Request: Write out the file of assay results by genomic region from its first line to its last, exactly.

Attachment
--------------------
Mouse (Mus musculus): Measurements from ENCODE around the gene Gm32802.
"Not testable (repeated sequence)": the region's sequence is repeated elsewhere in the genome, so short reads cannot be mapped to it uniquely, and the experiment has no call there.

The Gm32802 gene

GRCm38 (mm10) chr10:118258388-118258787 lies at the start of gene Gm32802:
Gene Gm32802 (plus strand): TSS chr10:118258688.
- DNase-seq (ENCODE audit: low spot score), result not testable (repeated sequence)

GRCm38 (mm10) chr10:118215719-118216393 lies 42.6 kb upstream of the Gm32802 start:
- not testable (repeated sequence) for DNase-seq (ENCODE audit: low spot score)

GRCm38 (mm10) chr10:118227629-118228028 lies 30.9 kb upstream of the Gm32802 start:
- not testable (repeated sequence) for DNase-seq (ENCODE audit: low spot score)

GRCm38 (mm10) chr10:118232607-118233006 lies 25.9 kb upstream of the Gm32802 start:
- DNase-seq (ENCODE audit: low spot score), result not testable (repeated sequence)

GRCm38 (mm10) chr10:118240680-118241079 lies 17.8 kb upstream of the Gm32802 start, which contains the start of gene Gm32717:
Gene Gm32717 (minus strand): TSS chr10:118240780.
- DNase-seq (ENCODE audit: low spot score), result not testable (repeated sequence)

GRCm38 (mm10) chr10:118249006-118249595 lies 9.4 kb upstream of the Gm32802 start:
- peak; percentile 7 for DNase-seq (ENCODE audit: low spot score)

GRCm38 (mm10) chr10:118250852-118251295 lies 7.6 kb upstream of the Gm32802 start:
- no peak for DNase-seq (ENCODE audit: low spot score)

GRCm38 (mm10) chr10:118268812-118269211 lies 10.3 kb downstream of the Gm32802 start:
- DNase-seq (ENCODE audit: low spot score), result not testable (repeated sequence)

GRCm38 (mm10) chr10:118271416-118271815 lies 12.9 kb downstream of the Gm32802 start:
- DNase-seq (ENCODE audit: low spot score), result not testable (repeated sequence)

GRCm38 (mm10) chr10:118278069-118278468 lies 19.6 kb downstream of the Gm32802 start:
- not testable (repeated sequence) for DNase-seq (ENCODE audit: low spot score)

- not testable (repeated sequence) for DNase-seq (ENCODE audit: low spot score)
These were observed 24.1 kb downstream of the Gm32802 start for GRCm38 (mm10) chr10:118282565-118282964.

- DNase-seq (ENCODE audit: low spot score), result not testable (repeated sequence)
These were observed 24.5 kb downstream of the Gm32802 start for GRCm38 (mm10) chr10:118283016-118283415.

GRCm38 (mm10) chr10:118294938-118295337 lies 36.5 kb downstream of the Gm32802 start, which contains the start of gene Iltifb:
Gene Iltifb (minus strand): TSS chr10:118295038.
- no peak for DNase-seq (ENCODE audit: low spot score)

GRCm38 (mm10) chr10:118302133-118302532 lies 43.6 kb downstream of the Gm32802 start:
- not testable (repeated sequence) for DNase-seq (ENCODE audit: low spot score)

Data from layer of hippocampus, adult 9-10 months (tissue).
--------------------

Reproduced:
Mouse (Mus musculus): Measurements from ENCODE around the gene Gm32802.
"Not testable (repeated sequence)": the region's sequence is repeated elsewhere in the genome, so short reads cannot be mapped to it uniquely, and the experiment has no call there.

The Gm32802 gene

GRCm38 (mm10) chr10:118258388-118258787 lies at the start of gene Gm32802:
Gene Gm32802 (plus strand): TSS chr10:118258688.
- DNase-seq (ENCODE audit: low spot score), result not testable (repeated sequence)

GRCm38 (mm10) chr10:118215719-118216393 lies 42.6 kb upstream of the Gm32802 start:
- not testable (repeated sequence) for DNase-seq (ENCODE audit: low spot score)

GRCm38 (mm10) chr10:118227629-118228028 lies 30.9 kb upstream of the Gm32802 start:
- not testable (repeated sequence) for DNase-seq (ENCODE audit: low spot score)

GRCm38 (mm10) chr10:118232607-118233006 lies 25.9 kb upstream of the Gm32802 start:
- DNase-seq (ENCODE audit: low spot score), result not testable (repeated sequence)

GRCm38 (mm10) chr10:118240680-118241079 lies 17.8 kb upstream of the Gm32802 start, which contains the start of gene Gm32717:
Gene Gm32717 (minus strand): TSS chr10:118240780.
- DNase-seq (ENCODE audit: low spot score), result not testable (repeated sequence)

GRCm38 (mm10) chr10:118249006-118249595 lies 9.4 kb upstream of the Gm32802 start:
- peak; percentile 7 for DNase-seq (ENCODE audit: low spot score)

GRCm38 (mm10) chr10:118250852-118251295 lies 7.6 kb upstream of the Gm32802 start:
- no peak for DNase-seq (ENCODE audit: low spot score)

GRCm38 (mm10) chr10:118268812-118269211 lies 10.3 kb downstream of the Gm32802 start:
- DNase-seq (ENCODE audit: low spot score), result not testable (repeated sequence)

GRCm38 (mm10) chr10:118271416-118271815 lies 12.9 kb downstream of the Gm32802 start:
- DNase-seq (ENCODE audit: low spot score), result not testable (repeated sequence)

GRCm38 (mm10) chr10:118278069-118278468 lies 19.6 kb downstream of the Gm32802 start:
- not testable (repeated sequence) for DNase-seq (ENCODE audit: low spot score)

- not testable (repeated sequence) for DNase-seq (ENCODE audit: low spot score)
These were observed 24.1 kb downstream of the Gm32802 start for GRCm38 (mm10) chr10:118282565-118282964.

- DNase-seq (ENCODE audit: low spot score), result not testable (repeated sequence)
These were observed 24.5 kb downstream of the Gm32802 start for GRCm38 (mm10) chr10:118283016-118283415.

GRCm38 (mm10) chr10:118294938-118295337 lies 36.5 kb downstream of the Gm32802 start, which contains the start of gene Iltifb:
Gene Iltifb (minus strand): TSS chr10:118295038.
- no peak for DNase-seq (ENCODE audit: low spot score)

GRCm38 (mm10) chr10:118302133-118302532 lies 43.6 kb downstream of the Gm32802 start:
- not testable (repeated sequence) for DNase-seq (ENCODE audit: low spot score)

Data from layer of hippocampus, adult 9-10 months (tissue).